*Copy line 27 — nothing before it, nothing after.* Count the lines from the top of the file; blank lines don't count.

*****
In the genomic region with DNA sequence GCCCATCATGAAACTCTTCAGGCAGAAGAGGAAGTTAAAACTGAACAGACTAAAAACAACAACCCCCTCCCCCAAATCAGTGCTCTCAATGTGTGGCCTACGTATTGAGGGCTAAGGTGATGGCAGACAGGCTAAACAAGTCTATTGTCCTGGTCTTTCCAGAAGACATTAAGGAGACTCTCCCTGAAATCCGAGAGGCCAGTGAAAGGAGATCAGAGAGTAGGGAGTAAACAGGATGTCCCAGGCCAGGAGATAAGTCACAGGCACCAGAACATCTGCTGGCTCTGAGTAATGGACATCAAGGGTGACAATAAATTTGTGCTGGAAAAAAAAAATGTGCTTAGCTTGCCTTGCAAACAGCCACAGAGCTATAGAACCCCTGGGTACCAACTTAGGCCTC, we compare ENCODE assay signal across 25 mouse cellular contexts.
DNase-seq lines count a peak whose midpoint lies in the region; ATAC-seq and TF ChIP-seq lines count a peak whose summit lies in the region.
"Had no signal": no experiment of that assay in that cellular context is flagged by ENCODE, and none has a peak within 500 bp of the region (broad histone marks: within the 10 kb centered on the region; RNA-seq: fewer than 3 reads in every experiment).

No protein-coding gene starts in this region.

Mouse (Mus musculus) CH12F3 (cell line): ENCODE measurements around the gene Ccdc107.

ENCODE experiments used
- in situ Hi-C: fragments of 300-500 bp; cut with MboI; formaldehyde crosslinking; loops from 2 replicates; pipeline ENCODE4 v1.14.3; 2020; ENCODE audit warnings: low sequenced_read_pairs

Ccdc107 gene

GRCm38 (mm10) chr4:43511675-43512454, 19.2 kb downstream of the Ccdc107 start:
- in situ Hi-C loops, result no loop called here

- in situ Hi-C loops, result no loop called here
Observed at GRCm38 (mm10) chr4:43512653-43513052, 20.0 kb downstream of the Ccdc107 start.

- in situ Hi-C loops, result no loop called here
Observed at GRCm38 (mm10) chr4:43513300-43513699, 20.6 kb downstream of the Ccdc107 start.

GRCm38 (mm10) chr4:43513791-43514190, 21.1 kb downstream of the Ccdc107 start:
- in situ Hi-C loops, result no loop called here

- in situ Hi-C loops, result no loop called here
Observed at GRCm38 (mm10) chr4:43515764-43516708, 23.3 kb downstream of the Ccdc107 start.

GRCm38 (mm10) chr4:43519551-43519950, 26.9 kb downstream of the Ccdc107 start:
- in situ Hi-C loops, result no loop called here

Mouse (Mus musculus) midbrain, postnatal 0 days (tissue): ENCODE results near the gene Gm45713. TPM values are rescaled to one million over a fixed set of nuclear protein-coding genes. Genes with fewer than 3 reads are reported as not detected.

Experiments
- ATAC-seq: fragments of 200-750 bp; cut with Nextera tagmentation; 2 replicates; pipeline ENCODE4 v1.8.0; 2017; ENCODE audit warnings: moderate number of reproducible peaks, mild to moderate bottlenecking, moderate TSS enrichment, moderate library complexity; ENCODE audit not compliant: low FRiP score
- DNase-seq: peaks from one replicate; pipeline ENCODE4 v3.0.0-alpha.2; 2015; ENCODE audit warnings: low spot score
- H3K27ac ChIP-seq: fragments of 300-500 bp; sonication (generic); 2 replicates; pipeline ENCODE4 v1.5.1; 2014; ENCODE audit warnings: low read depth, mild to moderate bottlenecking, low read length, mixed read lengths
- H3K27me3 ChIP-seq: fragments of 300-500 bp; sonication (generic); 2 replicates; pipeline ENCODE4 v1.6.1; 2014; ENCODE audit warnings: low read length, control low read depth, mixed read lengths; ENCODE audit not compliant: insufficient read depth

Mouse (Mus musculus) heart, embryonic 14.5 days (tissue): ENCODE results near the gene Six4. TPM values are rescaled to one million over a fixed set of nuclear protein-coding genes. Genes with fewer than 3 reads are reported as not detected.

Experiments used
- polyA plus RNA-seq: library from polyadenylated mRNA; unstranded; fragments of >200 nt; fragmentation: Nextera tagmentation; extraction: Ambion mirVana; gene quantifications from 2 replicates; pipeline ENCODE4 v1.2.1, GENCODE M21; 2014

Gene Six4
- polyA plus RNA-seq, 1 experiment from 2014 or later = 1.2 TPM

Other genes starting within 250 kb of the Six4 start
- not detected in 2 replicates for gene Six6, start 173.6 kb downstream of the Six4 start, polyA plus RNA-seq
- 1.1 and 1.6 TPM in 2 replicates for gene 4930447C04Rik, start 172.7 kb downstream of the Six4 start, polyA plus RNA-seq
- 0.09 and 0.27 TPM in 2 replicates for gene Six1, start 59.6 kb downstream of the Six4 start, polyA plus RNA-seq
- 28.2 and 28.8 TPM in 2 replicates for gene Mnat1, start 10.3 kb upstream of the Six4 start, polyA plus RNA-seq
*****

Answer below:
Mouse (Mus musculus) heart, embryonic 14.5 days (tissue): ENCODE results near the gene Six4. TPM values are rescaled to one million over a fixed set of nuclear protein-coding genes. Genes with fewer than 3 reads are reported as not detected.